In fact, President Obama invoked this same idea in January this year when he told the dance crowd at his first inaugural ball stop that he and his wife Michele are 'neighborhood people', and that was why they wanted to have and attend a D.C. neighborhood people's ball because D.C. was their new neighborhood. For Obama, being in Chicago and now in D.C., means he has been far from his familial roots, so being a neighborhood person is what has helped keep him socially connected to his community and given his life meaning.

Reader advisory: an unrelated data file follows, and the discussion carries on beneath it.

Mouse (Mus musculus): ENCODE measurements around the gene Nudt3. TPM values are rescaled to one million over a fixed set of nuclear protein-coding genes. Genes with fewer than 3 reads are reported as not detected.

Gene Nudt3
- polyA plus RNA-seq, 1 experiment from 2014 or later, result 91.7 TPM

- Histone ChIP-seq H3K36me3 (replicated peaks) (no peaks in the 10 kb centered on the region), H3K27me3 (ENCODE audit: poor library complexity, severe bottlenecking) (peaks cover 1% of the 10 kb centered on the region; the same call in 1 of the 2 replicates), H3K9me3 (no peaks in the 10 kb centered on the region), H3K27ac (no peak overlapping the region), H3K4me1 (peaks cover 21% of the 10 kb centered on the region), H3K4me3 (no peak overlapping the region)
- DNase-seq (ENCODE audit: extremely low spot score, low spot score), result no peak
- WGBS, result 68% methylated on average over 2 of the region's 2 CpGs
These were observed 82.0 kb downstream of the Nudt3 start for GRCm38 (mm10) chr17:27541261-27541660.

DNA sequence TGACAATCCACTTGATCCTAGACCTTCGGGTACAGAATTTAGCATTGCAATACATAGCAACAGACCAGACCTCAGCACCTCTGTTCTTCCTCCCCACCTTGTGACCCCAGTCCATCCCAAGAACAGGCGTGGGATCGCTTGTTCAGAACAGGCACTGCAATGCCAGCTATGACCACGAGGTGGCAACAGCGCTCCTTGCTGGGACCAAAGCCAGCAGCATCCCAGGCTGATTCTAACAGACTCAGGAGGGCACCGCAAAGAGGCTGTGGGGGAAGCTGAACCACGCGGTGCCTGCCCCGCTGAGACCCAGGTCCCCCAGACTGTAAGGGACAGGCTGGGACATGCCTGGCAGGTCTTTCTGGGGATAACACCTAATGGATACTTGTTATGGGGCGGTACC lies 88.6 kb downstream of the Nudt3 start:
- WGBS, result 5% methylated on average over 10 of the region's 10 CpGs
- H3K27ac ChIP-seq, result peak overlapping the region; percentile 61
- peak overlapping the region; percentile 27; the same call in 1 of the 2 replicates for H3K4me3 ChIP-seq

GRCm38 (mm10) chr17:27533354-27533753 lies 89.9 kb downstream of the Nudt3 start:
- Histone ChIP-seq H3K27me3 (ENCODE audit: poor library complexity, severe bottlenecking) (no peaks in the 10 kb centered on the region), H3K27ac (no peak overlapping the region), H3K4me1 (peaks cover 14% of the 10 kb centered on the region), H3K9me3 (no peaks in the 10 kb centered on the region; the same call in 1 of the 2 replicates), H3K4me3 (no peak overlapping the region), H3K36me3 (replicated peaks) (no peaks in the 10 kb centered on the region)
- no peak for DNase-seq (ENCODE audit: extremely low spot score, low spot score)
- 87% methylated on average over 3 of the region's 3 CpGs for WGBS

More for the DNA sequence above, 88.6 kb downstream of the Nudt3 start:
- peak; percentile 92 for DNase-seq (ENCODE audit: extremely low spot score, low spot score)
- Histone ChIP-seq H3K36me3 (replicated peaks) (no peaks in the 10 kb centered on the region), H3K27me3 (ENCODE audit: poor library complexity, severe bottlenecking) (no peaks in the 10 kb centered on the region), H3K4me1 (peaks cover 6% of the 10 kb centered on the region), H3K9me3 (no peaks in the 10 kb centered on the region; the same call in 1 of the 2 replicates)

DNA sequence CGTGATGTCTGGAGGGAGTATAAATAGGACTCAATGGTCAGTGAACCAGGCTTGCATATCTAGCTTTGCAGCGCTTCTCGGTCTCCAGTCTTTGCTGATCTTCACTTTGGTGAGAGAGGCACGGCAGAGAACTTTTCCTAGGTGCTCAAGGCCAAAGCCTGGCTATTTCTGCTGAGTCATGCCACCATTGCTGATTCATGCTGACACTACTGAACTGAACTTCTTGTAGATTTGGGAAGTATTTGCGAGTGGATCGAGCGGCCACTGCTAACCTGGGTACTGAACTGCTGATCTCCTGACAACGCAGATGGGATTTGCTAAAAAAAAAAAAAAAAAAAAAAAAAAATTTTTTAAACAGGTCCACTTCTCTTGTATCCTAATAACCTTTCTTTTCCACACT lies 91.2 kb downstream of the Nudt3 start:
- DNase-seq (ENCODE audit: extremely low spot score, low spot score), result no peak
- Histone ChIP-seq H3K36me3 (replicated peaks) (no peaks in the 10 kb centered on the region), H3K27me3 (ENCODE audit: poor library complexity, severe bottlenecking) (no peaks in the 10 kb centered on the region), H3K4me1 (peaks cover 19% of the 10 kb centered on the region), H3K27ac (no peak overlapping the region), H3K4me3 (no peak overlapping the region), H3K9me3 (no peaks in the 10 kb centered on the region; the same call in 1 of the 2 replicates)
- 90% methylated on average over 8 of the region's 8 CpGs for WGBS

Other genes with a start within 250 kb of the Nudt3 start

So, what about the 'perpetual flux' of a great block? That simply means that the nature of our neighborhood connections, however rich they may be at a given time, are constantly evolving. The Night Out potluck I enjoyed with my neighbors last night really showed how change is the only constant factor in neighborhood life. For example, one elderly neighbor, Phyllis, is no longer living on our block, and we always counted on her to bring baked beans, as we might count on someone else to bring the pasta salad or the brownies. In fact, several other neighbors have moved on or passed on since I've lived here. And of the neighbors present, we're older and so are some of our kids. In years past, the bulk of the 20+ kids on the street have traditionally decorated their bicycles elaborately for a bike parade from corner to corner and have spent the 3 hours of the potluck playing in the closed street since the closure happens just once a year. This year many of the children have grown up enough not to want to decorate their bikes or even ride them all evening on the closed street. Actually some of these kids have gone or are going to college now, while an smaller, emerging younger set is still too young to ride! We must have sensed this change, as we've moved to showing an outdoor movie on a neighbor's front lawn.